Meaning of brioche in English:



  • A light sweet yeast bread typically in the form of a small round roll.

    ‘she ate a brioche and drank milky coffee’
    • ‘scallops crumbed in brioche’
    • ‘Panettone, stollen, brioche or malted fruit breads are ideal for this.’
    • ‘Elsewhere prices for brioches, soda breads and rye loaves are spiralling as demand surges.’
    • ‘Dip the small brioche rounds in the vanilla custard and place in the bottom of the mold, pressing gently to secure.’
    • ‘In a large bowl, combine the brioche and creme anglaise and toss to coat.’
    • ‘Place a slice of roulade on top of each of the brioche rounds.’
    • ‘Even the brioche round on which it sat was stale.’
    • ‘The brioche roll was the perfect vehicle for everything.’
    • ‘Place a brioche round to one side of a plate with a portion of quince compote on top.’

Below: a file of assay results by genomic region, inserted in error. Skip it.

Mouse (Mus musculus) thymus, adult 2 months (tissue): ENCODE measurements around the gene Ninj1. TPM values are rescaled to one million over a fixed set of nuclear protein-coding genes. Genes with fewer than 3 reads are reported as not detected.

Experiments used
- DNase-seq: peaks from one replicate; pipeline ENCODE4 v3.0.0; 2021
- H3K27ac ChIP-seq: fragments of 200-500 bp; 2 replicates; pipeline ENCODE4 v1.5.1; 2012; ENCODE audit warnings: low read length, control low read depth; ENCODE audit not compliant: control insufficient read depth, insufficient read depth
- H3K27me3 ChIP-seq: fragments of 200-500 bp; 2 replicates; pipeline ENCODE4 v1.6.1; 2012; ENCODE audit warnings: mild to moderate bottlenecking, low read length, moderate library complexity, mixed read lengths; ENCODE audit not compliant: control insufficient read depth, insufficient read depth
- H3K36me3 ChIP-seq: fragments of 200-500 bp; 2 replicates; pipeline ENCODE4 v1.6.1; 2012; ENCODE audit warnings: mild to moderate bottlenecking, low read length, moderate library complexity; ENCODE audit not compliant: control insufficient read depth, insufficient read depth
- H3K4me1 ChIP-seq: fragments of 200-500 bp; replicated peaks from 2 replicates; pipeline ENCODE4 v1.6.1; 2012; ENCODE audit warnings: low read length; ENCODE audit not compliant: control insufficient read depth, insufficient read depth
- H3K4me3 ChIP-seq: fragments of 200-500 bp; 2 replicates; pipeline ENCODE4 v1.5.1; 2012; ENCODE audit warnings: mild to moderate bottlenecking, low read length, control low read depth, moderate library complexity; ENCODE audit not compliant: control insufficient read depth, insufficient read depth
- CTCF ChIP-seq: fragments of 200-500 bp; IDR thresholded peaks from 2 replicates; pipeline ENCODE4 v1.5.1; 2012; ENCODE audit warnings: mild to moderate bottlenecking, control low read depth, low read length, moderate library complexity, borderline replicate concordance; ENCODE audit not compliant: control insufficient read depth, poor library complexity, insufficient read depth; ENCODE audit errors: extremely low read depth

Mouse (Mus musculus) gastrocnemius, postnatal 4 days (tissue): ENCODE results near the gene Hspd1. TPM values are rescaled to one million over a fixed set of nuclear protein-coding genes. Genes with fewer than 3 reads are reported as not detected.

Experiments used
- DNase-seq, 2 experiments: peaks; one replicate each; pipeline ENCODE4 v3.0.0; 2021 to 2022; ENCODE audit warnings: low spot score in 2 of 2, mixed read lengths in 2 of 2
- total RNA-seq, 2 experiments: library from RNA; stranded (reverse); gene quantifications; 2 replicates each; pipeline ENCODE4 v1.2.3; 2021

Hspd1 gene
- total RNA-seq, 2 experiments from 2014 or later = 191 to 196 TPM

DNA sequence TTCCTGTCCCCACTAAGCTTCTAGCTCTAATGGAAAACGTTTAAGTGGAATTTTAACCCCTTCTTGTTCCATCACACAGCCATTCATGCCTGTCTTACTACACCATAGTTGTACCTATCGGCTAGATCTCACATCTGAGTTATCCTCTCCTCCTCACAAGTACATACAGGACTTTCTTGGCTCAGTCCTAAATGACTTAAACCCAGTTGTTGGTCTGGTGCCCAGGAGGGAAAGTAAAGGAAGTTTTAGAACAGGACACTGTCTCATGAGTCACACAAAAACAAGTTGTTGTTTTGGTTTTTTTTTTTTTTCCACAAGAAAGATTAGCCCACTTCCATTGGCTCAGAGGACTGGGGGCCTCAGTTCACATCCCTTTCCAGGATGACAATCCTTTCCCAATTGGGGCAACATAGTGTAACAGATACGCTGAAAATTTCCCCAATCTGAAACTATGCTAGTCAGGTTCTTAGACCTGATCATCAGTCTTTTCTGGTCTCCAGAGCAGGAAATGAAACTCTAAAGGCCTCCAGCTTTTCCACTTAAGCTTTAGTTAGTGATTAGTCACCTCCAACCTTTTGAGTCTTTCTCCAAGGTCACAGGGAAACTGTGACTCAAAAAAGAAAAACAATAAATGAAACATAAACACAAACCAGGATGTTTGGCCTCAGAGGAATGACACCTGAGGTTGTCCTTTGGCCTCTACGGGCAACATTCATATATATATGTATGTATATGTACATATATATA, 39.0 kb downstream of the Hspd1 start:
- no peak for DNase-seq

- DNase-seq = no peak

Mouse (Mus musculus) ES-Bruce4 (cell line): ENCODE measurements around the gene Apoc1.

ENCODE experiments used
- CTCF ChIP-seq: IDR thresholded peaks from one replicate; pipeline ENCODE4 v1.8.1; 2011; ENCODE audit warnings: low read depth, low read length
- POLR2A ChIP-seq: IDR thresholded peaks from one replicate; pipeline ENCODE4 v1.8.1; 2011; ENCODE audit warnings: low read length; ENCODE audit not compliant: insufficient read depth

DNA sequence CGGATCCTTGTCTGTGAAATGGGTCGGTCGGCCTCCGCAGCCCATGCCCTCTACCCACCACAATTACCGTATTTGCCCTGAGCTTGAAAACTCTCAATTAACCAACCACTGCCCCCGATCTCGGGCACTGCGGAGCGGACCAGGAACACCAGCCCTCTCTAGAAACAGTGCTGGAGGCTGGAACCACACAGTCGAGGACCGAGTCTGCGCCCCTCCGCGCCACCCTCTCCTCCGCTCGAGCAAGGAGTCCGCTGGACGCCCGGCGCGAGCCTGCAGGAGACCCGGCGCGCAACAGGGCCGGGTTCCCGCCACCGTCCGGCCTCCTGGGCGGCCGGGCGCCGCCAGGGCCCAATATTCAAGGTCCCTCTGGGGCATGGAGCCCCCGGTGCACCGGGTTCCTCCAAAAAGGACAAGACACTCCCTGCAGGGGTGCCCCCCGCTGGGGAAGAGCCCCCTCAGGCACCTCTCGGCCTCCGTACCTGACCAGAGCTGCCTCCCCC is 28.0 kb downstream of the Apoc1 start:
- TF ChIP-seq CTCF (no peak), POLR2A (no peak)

• ‘Arrange the brioche rounds on a dinner plate and top each with a slice of the monkfish liver.’
    • ‘Place the round slice of foie gras into the hollowed brioche and reserve.’
    • ‘In comes a white chocolate marquise and a French brioche toast with strawberries and ice cream.’
    • ‘Arrange the remaining brioche and pour the remaining custard over the terrine.’
    • ‘For the brioche: Preheat the oven to 400 degrees.’
    • ‘Cut the brioche into long triangles and arrange on a parchment-lined sheet pan.’
    • ‘To finish the brioche, in a medium saute pan, melt the butter over medium heat.’
    • ‘Invert the mold onto a cutting board and transfer the brioche to a wire rack to cool.’
    • ‘For the brioche dumplings, place the veal bones in a medium bowl, Sprinkle with salt, and cover with cold water.’
    • ‘Brioche a tete is a traditional Parisian brioche in which two dough rounds are stacked in the same mold.’
    • ‘Classic summer pudding is made with stale bread but it is much better made with store bought pound cake or brioche.’
    • ‘Transfer the large pieces to the prepared brioche pans and, using a paring knife, score the top.’



/ˌbriːˈɒʃ/ /ˈbriːɒʃ/


French, from Norman French brier, synonym of broyer, literally ‘split up into very small pieces by pressure’.